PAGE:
Page author: Olivia Filialuna
Battarrea phalloides
desert drumstick, flatcap stalked puffball, scaly-stalked puffball, sandy stiltball

Habitat: Dry woodland, scrub, and desert

Conservation Status: Not of concern

Edibility: not edible


not edible

Identification Notes:

Podaxis pistillaris grows in similar arid places, but has a shaggy, elongated cap or head. Fruiting body: initially underground and completely enclosed by a membrane (outer peridium) which ruptures around its periphery, the stalk then bursting through and rapidly elongating. Mature fruiting body composed of a spore case (the inner peridium) mounted on a long stalk, with the ruptured outer peridium leaving a volva at base of stalk and sometimes a volval path on top of the spore case. Spore Case: 3-5 cm broad and 1-3.5 cm high, typically rounded (convex) on top, with a flat or even depressed (concave) underside that somewhat resembles a "veil"; surface smooth, pallid or whitish, soon splitting around its lower periphery so that the upper (rounded) portion falls off, thereby exposing the spore mass; lower portion remaining intact as a disc beneath the spore mass and sometimes persisting (after spore mass has dispersed) as a disclike "cap" or sliding down the stalk to form a "ring." Stalk: 10-40 cm long, 0.4-1.5 cm thick, not percurrent, equal or tapered downward (but volva-encased base may be swollen);rigid and tough or even woody, hollow, white to brownish or rusty-brown, longitudinally striate or grooved and covered with fibers that often peel or split to form fine to very coarse needlelike, ribbonlike, or shaggy scales. Volva: at base of stalk saclike, whitish or dirt-incrusted, often loose, buried in ground and soon rotting away. Spore Mass: rusty-brown and powdery when mature, adhering to everything it comes in contact with; odor sometimes unpleasant in old age.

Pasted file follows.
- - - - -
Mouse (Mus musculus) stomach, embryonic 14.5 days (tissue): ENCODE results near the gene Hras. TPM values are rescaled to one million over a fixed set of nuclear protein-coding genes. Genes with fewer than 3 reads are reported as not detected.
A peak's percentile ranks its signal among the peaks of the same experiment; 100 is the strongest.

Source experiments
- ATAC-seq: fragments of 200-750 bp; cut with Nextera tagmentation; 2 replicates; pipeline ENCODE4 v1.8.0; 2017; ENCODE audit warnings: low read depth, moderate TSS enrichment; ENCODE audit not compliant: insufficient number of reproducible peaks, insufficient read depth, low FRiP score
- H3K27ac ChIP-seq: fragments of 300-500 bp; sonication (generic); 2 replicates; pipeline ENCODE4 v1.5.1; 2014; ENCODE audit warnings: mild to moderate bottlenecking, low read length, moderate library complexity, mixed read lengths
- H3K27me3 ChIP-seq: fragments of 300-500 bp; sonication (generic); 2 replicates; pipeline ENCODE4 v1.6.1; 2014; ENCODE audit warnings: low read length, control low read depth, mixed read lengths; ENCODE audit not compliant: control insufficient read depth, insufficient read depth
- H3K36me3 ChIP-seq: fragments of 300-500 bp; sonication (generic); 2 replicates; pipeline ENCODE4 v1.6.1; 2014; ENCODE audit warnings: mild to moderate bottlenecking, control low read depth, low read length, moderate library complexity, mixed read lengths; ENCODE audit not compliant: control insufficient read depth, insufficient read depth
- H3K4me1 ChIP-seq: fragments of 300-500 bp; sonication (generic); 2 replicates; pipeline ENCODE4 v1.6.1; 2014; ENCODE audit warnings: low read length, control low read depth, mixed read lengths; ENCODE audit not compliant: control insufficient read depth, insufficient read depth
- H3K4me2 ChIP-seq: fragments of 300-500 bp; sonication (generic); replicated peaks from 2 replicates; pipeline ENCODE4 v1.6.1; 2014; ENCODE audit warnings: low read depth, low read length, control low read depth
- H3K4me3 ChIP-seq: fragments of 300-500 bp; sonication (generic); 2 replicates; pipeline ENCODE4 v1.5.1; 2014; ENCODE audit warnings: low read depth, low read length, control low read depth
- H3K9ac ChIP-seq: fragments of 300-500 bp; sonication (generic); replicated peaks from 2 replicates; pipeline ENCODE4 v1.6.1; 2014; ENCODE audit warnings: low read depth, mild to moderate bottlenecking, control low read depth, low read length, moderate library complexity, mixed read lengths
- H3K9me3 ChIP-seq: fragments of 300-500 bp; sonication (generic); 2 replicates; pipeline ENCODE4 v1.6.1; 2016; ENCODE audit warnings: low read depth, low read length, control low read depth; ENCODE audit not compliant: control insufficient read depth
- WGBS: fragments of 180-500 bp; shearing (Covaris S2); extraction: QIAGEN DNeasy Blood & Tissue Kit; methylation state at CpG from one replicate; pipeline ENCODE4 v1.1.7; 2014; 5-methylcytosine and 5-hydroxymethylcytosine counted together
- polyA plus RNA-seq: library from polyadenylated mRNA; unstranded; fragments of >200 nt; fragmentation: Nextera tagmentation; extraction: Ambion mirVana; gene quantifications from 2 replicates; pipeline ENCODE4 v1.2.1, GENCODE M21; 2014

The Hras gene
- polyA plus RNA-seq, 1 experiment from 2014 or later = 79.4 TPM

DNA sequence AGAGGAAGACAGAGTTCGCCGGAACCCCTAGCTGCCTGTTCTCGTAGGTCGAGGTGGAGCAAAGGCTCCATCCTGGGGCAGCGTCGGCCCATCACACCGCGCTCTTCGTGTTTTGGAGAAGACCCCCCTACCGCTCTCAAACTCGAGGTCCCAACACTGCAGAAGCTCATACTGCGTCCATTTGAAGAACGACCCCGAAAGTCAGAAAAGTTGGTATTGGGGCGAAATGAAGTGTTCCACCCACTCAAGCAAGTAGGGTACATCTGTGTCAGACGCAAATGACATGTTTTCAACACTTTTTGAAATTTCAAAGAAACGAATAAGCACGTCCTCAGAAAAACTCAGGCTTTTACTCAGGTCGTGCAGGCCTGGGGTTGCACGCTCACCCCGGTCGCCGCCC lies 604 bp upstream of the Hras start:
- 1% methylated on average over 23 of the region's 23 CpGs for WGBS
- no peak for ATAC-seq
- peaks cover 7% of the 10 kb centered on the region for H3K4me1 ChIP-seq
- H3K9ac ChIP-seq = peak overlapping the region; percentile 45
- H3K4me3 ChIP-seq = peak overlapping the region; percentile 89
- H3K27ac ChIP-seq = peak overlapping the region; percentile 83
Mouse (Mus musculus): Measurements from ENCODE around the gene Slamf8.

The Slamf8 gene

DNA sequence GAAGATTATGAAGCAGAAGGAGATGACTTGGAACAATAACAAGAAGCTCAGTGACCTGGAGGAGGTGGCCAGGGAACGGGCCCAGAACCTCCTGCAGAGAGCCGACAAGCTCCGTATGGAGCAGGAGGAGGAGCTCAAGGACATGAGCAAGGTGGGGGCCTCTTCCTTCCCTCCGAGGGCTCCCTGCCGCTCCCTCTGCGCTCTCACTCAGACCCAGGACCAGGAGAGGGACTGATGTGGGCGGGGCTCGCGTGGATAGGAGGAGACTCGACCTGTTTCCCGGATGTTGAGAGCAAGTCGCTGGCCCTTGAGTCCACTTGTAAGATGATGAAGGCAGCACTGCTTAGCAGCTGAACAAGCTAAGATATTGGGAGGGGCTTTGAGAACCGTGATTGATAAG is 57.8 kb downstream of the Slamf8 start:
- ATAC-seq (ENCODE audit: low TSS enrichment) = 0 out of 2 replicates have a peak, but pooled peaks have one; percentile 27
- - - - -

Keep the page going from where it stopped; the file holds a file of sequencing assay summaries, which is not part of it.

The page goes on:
Battarrea stevenii is sometimes considered a separate, larger species occurring in southern Europe and elsewhere, but analysis of DNA sequencing suggests it is not distinct and the two are treated here as a single species.

Sources: Roberts, Peter and Evans, Shelley. The Book of Fungi. Chicago, The University of Chicago Press, 2011. Arora, David. Mushrooms Demystified. Berkeley, Ten Speed Press, 1986.

Accepted Name:
Battarrea phalloides (Dicks.: Pers.) Pers.

Synonyms & Misapplications:
(none provided)
Additional Resources:

PNW Herbaria: Specimen records of Battarrea phalloides in the Consortium of Pacific Northwest Herbaria database

CalPhotos: Battarrea phalloides photos

2 photographs:
Group by